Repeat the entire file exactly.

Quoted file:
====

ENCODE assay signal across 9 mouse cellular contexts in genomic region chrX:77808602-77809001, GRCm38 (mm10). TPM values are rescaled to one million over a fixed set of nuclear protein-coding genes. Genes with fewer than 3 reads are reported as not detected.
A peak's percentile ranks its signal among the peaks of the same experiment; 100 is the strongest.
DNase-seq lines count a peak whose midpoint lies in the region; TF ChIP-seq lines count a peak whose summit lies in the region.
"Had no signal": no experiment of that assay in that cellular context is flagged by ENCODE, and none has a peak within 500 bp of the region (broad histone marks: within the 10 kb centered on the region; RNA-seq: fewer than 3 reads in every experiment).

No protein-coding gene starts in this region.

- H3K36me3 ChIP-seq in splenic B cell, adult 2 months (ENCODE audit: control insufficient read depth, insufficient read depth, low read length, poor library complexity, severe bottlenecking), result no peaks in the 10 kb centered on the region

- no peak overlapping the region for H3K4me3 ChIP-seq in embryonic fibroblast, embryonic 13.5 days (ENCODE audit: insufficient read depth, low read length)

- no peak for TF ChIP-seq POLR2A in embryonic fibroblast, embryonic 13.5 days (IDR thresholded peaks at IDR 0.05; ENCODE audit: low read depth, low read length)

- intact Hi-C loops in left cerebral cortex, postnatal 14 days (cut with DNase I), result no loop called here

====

ENCODE assay signal across 9 mouse cellular contexts in genomic region chrX:77808602-77809001, GRCm38 (mm10). TPM values are rescaled to one million over a fixed set of nuclear protein-coding genes. Genes with fewer than 3 reads are reported as not detected.
A peak's percentile ranks its signal among the peaks of the same experiment; 100 is the strongest.
DNase-seq lines count a peak whose midpoint lies in the region; TF ChIP-seq lines count a peak whose summit lies in the region.
"Had no signal": no experiment of that assay in that cellular context is flagged by ENCODE, and none has a peak within 500 bp of the region (broad histone marks: within the 10 kb centered on the region; RNA-seq: fewer than 3 reads in every experiment).

No protein-coding gene starts in this region.

- H3K36me3 ChIP-seq in splenic B cell, adult 2 months (ENCODE audit: control insufficient read depth, insufficient read depth, low read length, poor library complexity, severe bottlenecking), result no peaks in the 10 kb centered on the region

- no peak overlapping the region for H3K4me3 ChIP-seq in embryonic fibroblast, embryonic 13.5 days (ENCODE audit: insufficient read depth, low read length)

- no peak for TF ChIP-seq POLR2A in embryonic fibroblast, embryonic 13.5 days (IDR thresholded peaks at IDR 0.05; ENCODE audit: low read depth, low read length)

- intact Hi-C loops in left cerebral cortex, postnatal 14 days (cut with DNase I), result no loop called here